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China is moving rapidly to seal off its capital city of 22 million residents by canceling flights and trains amid growing fears that a second wave of covid-19 is gathering strength in Beijing and could spread to the rest of the country.

Authorities on Wednesday canceled 1,200 flights in and out of Beijing's two airports and sharply reduced long-distance bus services. Residents were banned from making nonessential trips outside the city and were required to take nucleic tests before they left, municipal officials said at a briefing where they announced 31 new cases.

While Beijing's case numbers are low by global standards, they are vexing Chinese authorities who had touted their success in quickly stamping out the coronavirus and had taken pains to ensure it would not infect the seat of the ruling Communist Party. Government officials announced "wartime" measures on Saturday after cases were discovered at the Xinfadi wholesale market in southwest Beijing, which carried echoes of the original outbreak in Wuhan in December.

In the days since, Beijing has steadily reintroduced stricter measures, potentially foreshadowing the difficulty that many governments could face in warding off future waves of covid-19.

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After classes resumed just a month ago, Beijing's schools were again shut on Wednesday, as were some gyms, swimming pools and public attractions. The city raised its emergency response to the second-highest level, and entry and exit checkpoints and temperature checks returned to neighborhoods in the city center. The scenes were reminiscent of those during the outbreak's peak in February and March, albeit with lockdown measures not as strict.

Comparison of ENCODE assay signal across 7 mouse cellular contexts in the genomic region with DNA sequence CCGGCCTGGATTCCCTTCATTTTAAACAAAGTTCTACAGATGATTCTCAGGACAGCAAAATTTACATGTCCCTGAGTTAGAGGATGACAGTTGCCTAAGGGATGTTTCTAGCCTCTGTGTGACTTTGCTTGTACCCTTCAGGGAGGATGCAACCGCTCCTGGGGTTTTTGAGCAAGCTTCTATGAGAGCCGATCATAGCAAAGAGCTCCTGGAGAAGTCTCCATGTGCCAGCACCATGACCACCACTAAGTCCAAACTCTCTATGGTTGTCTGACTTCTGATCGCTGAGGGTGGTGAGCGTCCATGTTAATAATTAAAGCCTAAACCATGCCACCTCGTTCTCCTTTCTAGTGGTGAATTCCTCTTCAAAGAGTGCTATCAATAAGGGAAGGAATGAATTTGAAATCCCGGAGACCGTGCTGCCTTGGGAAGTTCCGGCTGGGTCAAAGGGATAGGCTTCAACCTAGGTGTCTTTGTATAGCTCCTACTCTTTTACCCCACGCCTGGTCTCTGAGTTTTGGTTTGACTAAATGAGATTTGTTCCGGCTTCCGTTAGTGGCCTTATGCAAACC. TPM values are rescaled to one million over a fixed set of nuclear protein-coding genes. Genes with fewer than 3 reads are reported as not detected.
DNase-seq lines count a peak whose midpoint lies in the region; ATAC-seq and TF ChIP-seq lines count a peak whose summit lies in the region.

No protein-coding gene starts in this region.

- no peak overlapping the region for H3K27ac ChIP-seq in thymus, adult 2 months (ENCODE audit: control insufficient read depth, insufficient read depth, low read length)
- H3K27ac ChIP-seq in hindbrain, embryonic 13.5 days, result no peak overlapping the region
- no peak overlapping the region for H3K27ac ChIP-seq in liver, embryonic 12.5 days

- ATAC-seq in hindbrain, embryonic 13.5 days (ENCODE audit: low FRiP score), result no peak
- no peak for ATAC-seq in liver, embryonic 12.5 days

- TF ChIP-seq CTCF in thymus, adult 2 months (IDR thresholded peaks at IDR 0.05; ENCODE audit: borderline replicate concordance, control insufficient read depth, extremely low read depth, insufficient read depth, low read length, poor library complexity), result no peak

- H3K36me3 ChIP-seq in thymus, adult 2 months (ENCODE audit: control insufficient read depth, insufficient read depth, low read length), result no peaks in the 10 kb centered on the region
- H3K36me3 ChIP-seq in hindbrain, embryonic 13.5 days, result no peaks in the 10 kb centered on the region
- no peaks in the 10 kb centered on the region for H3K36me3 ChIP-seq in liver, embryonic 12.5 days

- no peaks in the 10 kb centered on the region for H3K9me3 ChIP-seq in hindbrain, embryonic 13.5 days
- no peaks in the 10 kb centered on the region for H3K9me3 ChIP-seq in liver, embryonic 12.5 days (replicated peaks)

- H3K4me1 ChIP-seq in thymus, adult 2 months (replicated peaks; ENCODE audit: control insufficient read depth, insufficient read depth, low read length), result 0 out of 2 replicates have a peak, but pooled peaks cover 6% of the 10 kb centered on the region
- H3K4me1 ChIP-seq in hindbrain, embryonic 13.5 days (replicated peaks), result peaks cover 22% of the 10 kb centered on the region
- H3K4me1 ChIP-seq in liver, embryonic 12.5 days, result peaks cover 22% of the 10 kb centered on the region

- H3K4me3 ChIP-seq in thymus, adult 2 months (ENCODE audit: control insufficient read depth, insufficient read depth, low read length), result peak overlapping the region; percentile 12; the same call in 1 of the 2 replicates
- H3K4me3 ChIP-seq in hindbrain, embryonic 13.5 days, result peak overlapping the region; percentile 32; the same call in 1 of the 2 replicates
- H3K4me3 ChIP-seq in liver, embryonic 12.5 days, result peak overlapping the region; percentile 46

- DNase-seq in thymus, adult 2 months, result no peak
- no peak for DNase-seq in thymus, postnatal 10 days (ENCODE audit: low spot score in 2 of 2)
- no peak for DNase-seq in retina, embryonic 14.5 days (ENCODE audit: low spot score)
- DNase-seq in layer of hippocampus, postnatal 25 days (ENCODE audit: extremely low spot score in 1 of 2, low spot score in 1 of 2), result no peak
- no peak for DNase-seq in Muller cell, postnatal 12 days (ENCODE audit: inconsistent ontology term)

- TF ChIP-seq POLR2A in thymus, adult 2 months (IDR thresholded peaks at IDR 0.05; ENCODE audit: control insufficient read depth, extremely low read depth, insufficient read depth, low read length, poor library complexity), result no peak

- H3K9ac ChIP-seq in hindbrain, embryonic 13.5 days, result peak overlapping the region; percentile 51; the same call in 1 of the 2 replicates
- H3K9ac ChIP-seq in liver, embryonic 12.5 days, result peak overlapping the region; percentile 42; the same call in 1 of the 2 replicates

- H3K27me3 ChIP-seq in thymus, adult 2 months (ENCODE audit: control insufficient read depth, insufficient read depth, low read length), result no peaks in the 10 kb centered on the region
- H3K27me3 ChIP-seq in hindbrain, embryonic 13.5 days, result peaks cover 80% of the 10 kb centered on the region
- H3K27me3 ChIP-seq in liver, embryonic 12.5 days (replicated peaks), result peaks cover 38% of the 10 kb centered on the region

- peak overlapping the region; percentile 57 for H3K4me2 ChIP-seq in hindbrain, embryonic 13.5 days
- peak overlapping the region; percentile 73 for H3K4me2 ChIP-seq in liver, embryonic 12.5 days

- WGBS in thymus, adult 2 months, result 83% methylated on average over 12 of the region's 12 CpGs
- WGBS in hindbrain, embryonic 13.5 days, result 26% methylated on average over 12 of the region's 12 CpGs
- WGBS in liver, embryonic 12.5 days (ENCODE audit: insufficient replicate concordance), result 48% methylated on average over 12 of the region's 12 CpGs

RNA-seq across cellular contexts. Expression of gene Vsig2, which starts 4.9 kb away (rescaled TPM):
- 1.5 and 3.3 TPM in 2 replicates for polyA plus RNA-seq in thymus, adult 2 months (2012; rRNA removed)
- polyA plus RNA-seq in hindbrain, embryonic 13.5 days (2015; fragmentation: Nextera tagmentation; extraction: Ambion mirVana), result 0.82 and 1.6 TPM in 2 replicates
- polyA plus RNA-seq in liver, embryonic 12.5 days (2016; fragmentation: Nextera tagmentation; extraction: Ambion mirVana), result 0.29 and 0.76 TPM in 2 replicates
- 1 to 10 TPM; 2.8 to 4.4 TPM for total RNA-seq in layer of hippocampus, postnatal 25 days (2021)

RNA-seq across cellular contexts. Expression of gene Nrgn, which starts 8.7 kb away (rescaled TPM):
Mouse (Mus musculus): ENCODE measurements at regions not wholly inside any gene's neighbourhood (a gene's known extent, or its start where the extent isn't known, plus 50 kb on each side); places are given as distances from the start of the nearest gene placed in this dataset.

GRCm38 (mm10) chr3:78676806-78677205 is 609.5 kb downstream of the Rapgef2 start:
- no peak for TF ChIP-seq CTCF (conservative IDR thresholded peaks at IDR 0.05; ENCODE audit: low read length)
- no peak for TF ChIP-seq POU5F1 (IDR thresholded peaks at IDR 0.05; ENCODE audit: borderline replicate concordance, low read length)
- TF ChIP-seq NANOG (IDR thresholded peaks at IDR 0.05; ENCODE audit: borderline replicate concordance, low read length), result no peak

The risk of people in Beijing traveling in and out of the city and spreading infections countrywide is "severe," said Chen Bei, Beijing's deputy party chief. "We need to take decisive action ... resolutely control this gathering epidemic, and resolutely curb its spread inside and outside the city," Chen said.

Officials said Beijing has tested 3.56 million people since Saturday, underscoring the extent of concern.

Adding to a sense of frustration with the virus's reemergence, Chinese experts said it may have been lurking undetected for weeks.

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"The Beijing outbreak very likely didn't start in June, or May, but a month before that," Gao Fu, head of the Chinese Center for Disease Control, told reporters in Shanghai. "There can only be so many cases around us now if there were already many people with no symptoms or light symptoms back then. This is our current speculation, but we need to verify it."

Chinese researchers say they are still examining how the coronavirus made a sudden comeback.

Fears that shipped livestock and produce could carry the virus -- with potentially worrisome implications for international trade -- began circulating this week after it was found on cutting boards at the Xinfadi market used for salmon, which is imported from Europe. The genetic material of virus found at the market and in patients in Beijing also matched sequences typically found in patients in Europe.

Gallery: Partial lockdown for Beijing after new covid-19 cases in Chinese capital

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Although the theory was fanned this week by nationalist media outlets including the party-run Global Times -- which seized the opportunity to question whether the entire pandemic originated last year from Europe instead of China -- Chinese and international experts, including the U.S. Food and Drug Administration, say there is relatively scant evidence that the virus is transmitted on food and packaging.

Wu Zunyou, the Chinese CDC's top epidemiologist, said Tuesday that the virus was also found throughout the hall of the Xinfadi market, suggesting that the salmon was not necessarily the source.


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